Dragon Fruit Cactus
The Most Unique-Looking Fruit You Can Grow
It has an almost otherworldly look. Dragon Fruit Cactus Trees have sprawling, fleshy "arms" that reach toward the ground, and look like serpents. The rosy pink fruits look as if they are covered in dragon scales because of the leafy appendages on the fruit. It's one of those plants that you really have to see in person so you can verify that it's real. It's something of a conversation piece in the garden but just wait till you get a Dragon Fruit on the table!
One look at the Dragon Fruit Cactus and you'll know it's no ordinary plant. It rises up from the ground in a trunk similar to a palm tree. At the top, which can be 15 to 20 feet tall, you'll find a Medusa-like head of thickened, fleshy, green limbs that act like vines.
On these arm-like branches, the flowers will first appear and later the fruits will follow. The flowers are typically white and very large. They can span up to 15 inches fully open, a sight that usually begins overnight and last for only a day. The flowers can grow to nearly a foot in length and they are sweetly fragrant. It's a decidedly tropical looking tree and a wonderfully weird garden specimen.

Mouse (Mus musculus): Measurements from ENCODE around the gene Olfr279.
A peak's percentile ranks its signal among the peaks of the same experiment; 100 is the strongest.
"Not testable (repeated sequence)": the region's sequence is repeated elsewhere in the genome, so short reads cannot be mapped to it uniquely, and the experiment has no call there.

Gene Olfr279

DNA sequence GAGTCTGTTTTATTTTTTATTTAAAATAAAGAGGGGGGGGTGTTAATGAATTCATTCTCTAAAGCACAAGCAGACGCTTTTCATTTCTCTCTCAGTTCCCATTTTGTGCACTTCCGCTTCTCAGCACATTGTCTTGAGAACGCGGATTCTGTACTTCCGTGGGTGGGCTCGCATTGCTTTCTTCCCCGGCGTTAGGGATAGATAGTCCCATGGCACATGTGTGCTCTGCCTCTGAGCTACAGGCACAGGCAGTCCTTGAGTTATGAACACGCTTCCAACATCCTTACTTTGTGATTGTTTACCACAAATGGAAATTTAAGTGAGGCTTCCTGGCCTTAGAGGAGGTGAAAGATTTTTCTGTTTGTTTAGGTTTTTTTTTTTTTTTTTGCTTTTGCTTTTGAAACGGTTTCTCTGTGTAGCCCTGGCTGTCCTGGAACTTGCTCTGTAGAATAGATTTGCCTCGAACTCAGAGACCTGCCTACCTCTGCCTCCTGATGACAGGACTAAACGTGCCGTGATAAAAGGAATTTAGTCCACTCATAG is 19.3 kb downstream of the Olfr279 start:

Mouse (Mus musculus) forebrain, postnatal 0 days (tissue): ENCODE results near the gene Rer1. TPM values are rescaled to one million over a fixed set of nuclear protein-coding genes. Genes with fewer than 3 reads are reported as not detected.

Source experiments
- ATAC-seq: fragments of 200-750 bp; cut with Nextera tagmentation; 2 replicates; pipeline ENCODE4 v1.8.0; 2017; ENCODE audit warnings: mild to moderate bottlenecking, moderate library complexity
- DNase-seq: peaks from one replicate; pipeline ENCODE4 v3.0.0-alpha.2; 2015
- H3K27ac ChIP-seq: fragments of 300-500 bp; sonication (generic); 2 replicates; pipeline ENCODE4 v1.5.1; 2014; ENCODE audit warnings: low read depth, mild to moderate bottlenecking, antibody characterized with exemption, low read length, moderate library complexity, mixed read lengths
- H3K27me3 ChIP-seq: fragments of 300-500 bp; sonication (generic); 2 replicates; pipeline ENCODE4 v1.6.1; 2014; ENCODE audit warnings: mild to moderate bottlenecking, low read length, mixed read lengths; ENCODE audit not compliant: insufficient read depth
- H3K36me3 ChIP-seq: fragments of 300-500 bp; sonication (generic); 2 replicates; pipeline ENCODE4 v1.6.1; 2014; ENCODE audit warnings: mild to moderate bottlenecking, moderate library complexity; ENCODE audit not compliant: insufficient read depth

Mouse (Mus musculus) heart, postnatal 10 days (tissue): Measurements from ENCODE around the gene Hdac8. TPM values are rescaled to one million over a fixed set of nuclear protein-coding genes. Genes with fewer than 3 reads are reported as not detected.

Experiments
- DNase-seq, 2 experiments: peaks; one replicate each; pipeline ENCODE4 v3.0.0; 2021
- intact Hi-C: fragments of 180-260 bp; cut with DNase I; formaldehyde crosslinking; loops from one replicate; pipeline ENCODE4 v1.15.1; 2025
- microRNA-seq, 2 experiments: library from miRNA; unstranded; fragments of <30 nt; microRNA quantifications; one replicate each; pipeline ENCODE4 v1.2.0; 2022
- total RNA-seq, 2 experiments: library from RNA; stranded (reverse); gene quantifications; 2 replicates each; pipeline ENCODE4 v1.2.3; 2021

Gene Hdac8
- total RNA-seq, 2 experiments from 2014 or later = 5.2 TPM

The tree itself is likely to become a conversation starter in your neighborhood. You'll love explaining its strange beauty to passers-by. But the real excitement begins when the fruit arrives. And that can happen several times a year if the climate is right!
Dragon fruits form at the base of the flowers, right on the branch. It often looks like an "arm" is holding a neon pink ball. Inside the vivid pink skin accented with leafy, unique "scales", the dragon fruit is milky white, pink or red (depending on the cultivar) and speckled with tiny black seeds. There's really nothing else like it in looks or flavor. The taste is something like a mix of melon and pear with a pleasant sweet and sour bite.
This plant lives exceptionally well in containers in case you don't live in zones 9 to 11 where it can be planted outdoors. It has low water needs so it's good from drier spots in the landscape but remember it's a tropical plant, not a true cactus. It is heat tolerant and can also withstand the occasional light frost. This odd plant isn't at all picky about soil conditions but it does like a little organic matter.